Ardipithecus ramidus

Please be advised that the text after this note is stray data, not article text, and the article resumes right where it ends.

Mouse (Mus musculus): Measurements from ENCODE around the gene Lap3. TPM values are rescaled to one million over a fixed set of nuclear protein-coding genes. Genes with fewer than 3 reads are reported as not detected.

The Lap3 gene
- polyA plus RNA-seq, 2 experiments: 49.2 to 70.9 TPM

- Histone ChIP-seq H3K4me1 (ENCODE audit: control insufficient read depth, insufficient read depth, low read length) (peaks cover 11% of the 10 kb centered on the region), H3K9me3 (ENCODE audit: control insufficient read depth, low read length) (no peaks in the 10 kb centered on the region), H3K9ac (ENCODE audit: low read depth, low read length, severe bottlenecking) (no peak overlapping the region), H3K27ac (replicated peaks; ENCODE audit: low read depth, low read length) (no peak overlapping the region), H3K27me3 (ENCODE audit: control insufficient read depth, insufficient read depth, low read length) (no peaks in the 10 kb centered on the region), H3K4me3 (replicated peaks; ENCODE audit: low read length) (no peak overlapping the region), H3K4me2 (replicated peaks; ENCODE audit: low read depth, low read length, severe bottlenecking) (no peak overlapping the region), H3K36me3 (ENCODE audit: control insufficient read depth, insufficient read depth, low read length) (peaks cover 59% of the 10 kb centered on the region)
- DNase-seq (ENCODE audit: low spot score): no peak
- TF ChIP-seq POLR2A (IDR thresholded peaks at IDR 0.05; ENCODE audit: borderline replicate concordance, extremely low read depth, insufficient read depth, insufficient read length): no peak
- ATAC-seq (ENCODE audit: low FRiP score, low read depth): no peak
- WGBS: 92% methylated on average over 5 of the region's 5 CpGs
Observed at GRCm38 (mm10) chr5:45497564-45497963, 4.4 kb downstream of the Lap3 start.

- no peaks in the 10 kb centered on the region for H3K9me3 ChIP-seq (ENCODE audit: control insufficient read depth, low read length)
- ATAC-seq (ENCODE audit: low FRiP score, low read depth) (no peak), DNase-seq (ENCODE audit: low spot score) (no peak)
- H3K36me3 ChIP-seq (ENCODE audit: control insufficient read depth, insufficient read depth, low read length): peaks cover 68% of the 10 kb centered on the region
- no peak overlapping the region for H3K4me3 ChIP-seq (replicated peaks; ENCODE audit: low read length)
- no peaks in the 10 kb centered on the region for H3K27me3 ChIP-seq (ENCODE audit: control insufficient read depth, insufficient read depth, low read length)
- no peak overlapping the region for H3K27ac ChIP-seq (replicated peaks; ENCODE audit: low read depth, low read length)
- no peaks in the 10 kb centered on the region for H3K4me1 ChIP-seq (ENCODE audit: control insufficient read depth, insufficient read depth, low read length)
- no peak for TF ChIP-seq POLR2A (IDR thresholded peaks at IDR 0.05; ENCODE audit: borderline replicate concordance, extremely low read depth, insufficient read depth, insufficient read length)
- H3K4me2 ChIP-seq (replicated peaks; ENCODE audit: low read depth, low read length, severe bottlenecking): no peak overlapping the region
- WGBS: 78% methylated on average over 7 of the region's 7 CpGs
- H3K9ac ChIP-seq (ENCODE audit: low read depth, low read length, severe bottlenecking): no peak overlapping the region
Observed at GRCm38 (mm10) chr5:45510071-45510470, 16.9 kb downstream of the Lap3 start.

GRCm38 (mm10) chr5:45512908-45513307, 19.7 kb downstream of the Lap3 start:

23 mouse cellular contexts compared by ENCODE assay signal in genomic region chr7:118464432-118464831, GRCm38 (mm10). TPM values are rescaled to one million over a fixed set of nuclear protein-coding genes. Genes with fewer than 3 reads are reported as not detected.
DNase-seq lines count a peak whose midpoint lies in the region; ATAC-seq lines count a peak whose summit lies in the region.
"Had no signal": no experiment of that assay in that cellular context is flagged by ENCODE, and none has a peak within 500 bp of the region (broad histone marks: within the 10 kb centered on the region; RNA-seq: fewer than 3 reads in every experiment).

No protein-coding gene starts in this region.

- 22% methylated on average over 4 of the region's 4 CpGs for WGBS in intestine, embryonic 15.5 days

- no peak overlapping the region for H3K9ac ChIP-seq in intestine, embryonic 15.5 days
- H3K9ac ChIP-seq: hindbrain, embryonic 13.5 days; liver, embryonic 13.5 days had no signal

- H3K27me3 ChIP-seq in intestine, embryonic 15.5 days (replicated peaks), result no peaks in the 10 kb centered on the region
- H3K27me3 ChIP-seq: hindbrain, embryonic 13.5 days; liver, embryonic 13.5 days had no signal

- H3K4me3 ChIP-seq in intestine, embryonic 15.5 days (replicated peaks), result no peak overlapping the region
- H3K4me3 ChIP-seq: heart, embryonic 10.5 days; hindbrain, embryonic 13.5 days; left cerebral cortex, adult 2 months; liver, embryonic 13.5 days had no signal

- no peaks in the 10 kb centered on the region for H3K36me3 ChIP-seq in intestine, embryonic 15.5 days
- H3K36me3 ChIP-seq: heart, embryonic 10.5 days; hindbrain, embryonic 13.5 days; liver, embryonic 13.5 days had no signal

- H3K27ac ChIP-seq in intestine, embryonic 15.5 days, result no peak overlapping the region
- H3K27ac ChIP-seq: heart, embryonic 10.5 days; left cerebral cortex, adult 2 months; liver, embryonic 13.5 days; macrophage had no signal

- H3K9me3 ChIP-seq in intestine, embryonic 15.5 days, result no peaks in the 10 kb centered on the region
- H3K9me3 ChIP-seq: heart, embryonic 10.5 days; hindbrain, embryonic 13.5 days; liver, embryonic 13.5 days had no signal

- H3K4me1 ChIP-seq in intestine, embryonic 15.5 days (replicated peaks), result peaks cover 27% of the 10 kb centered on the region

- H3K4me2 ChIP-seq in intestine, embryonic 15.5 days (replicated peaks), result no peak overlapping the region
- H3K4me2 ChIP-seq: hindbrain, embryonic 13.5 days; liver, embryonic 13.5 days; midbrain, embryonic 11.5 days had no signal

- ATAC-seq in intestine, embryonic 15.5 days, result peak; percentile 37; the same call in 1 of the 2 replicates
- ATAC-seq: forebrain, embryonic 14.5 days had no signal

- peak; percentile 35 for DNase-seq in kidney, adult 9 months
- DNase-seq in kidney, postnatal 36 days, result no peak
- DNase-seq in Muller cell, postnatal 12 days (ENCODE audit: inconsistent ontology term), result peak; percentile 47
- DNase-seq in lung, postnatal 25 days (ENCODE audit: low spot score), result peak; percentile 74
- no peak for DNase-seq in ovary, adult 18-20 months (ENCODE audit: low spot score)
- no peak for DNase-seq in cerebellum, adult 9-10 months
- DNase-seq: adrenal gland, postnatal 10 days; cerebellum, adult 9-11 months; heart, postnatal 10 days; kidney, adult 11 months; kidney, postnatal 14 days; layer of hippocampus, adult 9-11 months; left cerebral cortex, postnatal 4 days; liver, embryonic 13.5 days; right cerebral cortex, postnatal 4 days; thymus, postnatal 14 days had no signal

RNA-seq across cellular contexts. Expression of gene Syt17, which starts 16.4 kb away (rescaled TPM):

4.4 MYA. Ardipithecus ramidus was discovered by Tim White and associates in 1994 in the Afar region of Ethiopia. The partial skeleton ARA-VP-6/500 is now considered by many to be the oldest skeleton of a supposed human ancestor. The sculpted recreations are based on the published photos in Science Magazine, data from scientific papers including photos, and documentaries. The discovery team's examination of the pelvis indicates that this species was able to walk upright, not with the same fluidity of later humans or even “Lucy” but with much more efficiency than chimpanzees. However, the lower part of the pelvis offers evidence that the species possessed the musculature required for tree-climbing. The bones of the wrist indicate, according to the discovery team, that while moving quadrupedally, weight was placed on the palms of the hands rather than on the knuckles. White and associates hypothesize that Australopithecus is a descendant of Ardipithecus, while others hypothesize that Ardipithecus might be an extinct sister species to Lucy's genus.

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